Duke Beall is frustrated about the increase in drug prices this year. He is retired and on a fixed income.
“When they raise it up $10 or $20, that’s something that I’m not going to go without because I have to have my medicine every month,” said Beall, who takes medication for pain, anxiety and his heart.
Several drug companies raised the prices of hundreds of drugs, according to a study by RX Savings Solutions, which found some prices jumped by 10 percent.
It is not a surprise to Ashley Alvarez, who is a pharmacy technician at San Carlos Pharmacy.
“Drug prices go up about twice a year, usually,” Alvarez said. “Usually at the beginning of the year and the middle of the year.”
She said she sees patients every day who are unable to afford the increasing costs.
“It’s terrible,” Alvarez said. “They don’t take their blood pressure medication, because they can’t afford it.”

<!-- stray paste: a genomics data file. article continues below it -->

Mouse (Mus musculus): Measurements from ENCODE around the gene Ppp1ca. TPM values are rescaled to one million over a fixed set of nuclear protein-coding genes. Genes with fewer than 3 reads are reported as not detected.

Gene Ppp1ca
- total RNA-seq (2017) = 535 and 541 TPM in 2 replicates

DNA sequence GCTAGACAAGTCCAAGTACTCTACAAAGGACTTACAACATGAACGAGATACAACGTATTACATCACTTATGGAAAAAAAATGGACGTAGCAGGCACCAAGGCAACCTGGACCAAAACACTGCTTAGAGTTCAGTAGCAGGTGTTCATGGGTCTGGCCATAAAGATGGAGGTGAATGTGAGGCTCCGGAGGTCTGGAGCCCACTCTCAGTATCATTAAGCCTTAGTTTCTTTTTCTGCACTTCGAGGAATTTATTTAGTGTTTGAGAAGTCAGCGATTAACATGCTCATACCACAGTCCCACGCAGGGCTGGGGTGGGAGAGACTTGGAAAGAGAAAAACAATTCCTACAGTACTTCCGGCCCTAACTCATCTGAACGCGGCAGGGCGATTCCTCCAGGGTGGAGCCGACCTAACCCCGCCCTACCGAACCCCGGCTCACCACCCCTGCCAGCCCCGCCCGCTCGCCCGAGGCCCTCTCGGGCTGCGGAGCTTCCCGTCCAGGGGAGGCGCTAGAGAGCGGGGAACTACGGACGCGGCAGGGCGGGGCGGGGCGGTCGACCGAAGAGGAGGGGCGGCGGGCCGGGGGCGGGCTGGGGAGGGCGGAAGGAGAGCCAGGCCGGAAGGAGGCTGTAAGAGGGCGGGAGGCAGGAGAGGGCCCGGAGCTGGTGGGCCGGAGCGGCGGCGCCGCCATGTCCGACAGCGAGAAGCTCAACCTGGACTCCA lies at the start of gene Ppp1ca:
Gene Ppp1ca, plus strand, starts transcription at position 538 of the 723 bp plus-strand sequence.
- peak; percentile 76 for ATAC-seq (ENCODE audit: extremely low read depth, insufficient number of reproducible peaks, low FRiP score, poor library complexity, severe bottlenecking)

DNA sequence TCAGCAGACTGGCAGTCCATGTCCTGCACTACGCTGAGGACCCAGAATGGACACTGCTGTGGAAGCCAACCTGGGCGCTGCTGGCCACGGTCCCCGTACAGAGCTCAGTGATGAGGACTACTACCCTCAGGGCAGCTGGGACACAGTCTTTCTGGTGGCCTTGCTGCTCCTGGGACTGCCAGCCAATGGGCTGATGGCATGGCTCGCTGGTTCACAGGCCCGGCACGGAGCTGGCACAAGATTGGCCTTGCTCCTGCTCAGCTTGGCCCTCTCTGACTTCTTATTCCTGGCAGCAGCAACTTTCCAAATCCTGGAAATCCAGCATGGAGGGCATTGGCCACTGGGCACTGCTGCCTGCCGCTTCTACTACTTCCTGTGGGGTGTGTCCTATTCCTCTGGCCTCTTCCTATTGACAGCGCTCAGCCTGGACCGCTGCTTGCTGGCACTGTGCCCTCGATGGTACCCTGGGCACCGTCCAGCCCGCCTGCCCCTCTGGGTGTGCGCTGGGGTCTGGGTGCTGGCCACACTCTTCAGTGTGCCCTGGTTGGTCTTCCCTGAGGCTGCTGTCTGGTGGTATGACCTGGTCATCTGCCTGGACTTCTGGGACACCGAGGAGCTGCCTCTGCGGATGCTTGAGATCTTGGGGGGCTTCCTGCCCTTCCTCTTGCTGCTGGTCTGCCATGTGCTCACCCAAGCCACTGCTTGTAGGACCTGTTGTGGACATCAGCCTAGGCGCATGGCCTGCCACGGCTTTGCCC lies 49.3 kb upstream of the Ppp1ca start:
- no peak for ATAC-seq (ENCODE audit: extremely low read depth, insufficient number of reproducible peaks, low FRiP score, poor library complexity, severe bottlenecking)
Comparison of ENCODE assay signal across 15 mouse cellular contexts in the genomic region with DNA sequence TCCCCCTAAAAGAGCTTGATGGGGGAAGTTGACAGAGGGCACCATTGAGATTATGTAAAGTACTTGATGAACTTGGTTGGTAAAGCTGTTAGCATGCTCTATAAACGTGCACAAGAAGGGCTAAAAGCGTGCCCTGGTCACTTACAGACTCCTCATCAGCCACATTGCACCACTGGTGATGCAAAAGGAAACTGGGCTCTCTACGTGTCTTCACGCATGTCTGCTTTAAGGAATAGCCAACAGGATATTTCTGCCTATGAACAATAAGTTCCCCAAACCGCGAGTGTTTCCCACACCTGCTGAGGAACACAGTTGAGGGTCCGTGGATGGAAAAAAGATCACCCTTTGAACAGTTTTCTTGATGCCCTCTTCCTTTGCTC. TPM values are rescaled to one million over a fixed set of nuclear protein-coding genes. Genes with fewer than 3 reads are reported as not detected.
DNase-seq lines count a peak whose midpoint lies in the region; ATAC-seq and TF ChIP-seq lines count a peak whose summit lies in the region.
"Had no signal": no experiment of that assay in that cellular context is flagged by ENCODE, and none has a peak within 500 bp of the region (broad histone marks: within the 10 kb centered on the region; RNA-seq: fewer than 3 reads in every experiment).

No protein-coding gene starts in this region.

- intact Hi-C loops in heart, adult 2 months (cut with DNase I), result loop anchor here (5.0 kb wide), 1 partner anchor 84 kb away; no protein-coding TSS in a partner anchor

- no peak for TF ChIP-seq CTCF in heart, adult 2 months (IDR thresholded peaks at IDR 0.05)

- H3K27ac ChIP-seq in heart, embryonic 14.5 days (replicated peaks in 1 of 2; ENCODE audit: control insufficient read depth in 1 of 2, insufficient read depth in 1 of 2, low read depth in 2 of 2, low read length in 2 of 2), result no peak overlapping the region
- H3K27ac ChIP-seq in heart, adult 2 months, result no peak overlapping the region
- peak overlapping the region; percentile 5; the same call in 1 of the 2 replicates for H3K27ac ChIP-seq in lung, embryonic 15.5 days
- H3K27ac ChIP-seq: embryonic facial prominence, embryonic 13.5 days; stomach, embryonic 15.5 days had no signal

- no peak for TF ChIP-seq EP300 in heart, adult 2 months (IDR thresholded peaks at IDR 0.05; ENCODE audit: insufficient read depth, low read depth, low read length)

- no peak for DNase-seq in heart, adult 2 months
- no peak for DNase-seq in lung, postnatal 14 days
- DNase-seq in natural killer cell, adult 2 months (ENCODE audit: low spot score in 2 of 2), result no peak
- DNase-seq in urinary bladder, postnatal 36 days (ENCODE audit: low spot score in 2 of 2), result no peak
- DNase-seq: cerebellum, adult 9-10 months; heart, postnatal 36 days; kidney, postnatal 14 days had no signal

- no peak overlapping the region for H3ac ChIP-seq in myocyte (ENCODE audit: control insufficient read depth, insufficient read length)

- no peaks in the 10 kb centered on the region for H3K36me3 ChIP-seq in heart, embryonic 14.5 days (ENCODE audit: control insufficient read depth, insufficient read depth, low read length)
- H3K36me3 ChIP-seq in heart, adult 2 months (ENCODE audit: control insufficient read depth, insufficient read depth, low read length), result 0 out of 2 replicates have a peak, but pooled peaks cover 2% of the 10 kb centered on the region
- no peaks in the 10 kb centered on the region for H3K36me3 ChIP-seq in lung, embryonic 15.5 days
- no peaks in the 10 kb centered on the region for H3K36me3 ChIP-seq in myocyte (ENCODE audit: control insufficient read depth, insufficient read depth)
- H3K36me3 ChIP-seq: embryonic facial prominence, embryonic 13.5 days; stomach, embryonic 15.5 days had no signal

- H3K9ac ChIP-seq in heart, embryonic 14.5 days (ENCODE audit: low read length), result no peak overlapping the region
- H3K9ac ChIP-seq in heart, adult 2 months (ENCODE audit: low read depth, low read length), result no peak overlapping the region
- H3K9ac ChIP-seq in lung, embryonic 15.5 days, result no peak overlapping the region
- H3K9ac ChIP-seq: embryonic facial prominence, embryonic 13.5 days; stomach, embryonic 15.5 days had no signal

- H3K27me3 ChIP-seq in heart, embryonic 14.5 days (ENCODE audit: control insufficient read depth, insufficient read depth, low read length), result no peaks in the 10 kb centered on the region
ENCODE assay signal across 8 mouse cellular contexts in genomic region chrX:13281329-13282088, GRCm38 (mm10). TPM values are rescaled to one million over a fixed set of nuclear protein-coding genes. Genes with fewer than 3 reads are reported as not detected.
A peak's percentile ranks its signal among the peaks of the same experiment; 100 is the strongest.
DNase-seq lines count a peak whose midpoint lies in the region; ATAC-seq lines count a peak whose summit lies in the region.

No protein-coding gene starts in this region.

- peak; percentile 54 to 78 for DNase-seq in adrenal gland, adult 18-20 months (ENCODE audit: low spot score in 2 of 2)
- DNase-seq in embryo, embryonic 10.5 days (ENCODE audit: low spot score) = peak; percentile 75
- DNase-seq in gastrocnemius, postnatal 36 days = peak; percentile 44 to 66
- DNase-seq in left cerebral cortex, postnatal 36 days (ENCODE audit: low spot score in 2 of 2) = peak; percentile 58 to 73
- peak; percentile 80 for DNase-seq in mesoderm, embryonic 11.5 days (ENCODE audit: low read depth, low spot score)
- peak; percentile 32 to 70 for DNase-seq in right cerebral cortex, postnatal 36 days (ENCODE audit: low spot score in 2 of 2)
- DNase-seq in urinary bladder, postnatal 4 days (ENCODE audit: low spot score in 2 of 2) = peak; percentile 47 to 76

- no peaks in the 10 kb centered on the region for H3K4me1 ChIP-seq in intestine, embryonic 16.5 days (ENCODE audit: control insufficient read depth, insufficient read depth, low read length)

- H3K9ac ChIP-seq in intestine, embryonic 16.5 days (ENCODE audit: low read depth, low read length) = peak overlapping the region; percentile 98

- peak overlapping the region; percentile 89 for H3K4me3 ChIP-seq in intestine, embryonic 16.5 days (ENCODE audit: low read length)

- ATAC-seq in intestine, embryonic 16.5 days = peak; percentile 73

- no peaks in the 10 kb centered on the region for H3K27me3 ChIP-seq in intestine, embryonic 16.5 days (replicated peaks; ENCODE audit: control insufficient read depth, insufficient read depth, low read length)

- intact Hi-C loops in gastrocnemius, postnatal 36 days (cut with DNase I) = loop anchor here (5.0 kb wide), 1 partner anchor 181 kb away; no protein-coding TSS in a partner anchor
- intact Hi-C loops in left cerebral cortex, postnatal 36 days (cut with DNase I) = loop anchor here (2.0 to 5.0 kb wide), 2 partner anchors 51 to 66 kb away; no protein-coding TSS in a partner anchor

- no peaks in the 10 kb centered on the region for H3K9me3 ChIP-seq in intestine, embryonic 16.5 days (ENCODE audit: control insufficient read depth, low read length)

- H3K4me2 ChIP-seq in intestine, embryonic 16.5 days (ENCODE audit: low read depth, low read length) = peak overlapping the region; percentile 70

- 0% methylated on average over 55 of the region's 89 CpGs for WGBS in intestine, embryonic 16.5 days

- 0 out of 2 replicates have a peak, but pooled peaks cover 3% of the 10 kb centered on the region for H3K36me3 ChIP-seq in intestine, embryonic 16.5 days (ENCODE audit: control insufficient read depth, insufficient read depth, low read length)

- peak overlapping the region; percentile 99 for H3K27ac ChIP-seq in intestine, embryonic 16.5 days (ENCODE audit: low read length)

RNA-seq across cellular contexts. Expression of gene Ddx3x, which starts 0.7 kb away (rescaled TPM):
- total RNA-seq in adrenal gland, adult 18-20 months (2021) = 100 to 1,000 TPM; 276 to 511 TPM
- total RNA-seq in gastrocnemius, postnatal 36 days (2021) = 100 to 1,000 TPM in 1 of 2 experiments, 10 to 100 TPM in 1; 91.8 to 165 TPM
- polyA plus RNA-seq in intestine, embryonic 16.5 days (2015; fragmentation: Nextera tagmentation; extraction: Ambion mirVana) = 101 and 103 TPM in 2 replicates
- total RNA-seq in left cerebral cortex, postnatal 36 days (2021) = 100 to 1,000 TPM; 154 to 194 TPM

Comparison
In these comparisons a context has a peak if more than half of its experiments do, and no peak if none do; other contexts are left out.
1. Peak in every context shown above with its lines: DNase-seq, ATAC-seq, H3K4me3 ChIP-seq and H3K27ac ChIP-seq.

Alvarez recommends asking your doctor. He or she might be able to point you toward a generic, which could save you money.
Patients can also ask the pharmacists if the cash price would be less expensive than using co-pay with insurance. It is an option she said many patients do not realize they have because there is nothing that said you have to pay using insurance.
“You don’t want to have to go without food or rent or whatever else you need to do just to buy your medicine,” Alvarez said.